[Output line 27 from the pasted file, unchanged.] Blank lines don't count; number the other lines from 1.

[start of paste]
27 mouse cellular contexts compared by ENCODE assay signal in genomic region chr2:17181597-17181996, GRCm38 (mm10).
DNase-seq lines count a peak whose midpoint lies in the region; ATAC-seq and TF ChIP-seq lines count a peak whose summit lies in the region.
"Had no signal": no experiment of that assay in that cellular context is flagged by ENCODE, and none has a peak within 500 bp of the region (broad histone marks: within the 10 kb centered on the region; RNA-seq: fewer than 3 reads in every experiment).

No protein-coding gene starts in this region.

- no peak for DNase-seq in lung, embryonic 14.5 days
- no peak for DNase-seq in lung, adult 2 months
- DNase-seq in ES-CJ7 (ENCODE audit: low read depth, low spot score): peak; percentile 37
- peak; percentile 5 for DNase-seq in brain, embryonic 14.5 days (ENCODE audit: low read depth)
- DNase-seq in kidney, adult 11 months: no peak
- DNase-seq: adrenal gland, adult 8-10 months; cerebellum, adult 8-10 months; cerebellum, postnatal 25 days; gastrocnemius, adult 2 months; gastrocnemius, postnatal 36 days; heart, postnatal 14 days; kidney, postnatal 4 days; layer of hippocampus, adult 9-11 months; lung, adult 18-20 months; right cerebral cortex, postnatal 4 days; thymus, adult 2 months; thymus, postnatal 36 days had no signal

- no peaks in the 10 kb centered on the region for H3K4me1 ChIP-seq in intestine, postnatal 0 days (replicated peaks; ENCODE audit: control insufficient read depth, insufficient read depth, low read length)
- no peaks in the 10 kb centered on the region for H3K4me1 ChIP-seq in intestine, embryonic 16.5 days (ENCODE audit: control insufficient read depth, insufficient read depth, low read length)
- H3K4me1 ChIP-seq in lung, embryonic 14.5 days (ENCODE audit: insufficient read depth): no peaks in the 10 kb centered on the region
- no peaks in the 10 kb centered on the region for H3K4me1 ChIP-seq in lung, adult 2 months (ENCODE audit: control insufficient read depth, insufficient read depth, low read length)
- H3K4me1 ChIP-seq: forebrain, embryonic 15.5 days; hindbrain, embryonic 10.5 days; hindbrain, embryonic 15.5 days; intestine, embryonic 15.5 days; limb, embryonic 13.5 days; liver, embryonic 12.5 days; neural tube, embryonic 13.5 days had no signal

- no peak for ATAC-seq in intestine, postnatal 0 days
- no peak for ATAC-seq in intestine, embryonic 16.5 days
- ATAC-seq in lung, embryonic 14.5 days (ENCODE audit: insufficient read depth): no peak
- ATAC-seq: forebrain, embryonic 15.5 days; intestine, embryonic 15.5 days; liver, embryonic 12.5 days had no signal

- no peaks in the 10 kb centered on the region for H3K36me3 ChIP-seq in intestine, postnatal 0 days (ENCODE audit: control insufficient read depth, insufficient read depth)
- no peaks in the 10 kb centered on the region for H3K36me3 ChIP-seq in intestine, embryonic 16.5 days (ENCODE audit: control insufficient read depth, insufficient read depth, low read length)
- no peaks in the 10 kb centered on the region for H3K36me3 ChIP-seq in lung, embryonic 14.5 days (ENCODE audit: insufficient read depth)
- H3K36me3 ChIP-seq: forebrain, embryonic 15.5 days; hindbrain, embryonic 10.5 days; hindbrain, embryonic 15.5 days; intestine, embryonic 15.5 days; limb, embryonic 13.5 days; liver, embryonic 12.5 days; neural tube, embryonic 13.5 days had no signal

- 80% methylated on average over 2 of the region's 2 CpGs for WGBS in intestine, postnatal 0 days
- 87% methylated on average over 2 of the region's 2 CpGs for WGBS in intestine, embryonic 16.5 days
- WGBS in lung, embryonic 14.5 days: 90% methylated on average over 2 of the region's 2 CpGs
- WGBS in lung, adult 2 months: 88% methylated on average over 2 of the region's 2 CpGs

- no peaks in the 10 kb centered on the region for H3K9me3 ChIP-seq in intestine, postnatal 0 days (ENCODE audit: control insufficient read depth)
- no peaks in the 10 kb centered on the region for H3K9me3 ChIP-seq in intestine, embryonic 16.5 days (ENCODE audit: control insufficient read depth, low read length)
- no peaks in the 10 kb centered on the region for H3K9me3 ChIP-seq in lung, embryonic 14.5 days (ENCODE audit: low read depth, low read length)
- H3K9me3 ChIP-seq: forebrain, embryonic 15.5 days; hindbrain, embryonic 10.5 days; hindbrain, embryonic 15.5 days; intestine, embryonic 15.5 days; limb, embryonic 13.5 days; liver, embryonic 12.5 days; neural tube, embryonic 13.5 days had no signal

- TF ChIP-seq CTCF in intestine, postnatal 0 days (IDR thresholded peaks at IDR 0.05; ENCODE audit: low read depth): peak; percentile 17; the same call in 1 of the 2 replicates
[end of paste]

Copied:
- WGBS in lung, adult 2 months: 88% methylated on average over 2 of the region's 2 CpGs